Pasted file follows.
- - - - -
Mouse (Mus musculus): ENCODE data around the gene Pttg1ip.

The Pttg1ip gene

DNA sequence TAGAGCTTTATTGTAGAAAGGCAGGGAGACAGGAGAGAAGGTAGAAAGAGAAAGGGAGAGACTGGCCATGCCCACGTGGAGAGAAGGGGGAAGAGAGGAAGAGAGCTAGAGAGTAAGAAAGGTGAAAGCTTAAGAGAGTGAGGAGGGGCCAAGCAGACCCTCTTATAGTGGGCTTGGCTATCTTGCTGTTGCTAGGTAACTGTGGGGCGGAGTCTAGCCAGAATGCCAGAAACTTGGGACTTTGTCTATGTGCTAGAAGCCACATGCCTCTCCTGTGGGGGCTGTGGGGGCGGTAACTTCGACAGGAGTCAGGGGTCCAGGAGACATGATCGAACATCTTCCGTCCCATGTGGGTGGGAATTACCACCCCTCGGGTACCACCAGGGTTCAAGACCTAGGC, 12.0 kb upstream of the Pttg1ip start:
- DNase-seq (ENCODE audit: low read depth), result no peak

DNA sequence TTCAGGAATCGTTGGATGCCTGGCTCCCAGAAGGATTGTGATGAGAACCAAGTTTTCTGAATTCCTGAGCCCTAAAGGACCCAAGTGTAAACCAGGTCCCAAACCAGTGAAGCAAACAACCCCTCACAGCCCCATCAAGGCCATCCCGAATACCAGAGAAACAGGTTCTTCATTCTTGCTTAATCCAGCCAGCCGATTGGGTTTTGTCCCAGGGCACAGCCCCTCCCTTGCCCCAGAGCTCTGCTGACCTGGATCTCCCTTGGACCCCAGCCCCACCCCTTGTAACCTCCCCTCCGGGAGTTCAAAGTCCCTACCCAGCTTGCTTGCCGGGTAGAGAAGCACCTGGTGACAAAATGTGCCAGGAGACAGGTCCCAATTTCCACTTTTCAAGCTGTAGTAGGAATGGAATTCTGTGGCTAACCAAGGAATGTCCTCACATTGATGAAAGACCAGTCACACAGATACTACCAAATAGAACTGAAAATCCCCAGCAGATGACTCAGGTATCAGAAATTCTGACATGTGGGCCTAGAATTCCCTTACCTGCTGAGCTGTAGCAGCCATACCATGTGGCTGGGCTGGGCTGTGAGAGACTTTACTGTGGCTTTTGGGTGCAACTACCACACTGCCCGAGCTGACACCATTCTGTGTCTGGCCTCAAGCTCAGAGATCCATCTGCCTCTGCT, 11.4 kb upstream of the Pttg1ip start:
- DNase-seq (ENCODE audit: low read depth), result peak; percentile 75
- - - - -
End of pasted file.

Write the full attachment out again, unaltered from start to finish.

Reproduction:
Mouse (Mus musculus): ENCODE data around the gene Pttg1ip.

The Pttg1ip gene

DNA sequence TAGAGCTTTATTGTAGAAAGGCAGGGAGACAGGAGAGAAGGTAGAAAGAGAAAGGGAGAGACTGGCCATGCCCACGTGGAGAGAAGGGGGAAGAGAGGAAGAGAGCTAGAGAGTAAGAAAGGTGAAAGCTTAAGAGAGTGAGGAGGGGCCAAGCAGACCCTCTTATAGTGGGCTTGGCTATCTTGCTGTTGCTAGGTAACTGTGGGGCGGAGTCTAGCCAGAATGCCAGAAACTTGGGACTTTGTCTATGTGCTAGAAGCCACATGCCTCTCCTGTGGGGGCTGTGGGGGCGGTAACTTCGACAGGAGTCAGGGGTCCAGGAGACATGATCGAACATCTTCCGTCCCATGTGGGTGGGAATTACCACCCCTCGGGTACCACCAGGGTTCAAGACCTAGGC, 12.0 kb upstream of the Pttg1ip start:
- DNase-seq (ENCODE audit: low read depth), result no peak

DNA sequence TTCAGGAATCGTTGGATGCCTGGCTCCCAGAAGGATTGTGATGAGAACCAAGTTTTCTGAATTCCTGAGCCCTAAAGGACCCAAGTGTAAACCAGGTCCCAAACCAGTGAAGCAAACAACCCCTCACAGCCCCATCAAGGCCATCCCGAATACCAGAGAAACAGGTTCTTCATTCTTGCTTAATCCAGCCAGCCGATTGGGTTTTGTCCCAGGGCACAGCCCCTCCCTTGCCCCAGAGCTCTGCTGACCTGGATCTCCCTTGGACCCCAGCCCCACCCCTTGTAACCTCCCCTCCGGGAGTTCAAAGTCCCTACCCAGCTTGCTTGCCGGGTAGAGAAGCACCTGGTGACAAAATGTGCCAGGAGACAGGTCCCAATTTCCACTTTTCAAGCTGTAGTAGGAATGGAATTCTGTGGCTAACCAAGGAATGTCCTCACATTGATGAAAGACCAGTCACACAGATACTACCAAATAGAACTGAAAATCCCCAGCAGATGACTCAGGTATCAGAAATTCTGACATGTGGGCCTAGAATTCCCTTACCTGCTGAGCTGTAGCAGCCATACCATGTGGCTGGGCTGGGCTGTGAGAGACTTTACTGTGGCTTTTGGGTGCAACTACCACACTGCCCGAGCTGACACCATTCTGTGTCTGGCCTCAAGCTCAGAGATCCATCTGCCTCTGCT, 11.4 kb upstream of the Pttg1ip start:
- DNase-seq (ENCODE audit: low read depth), result peak; percentile 75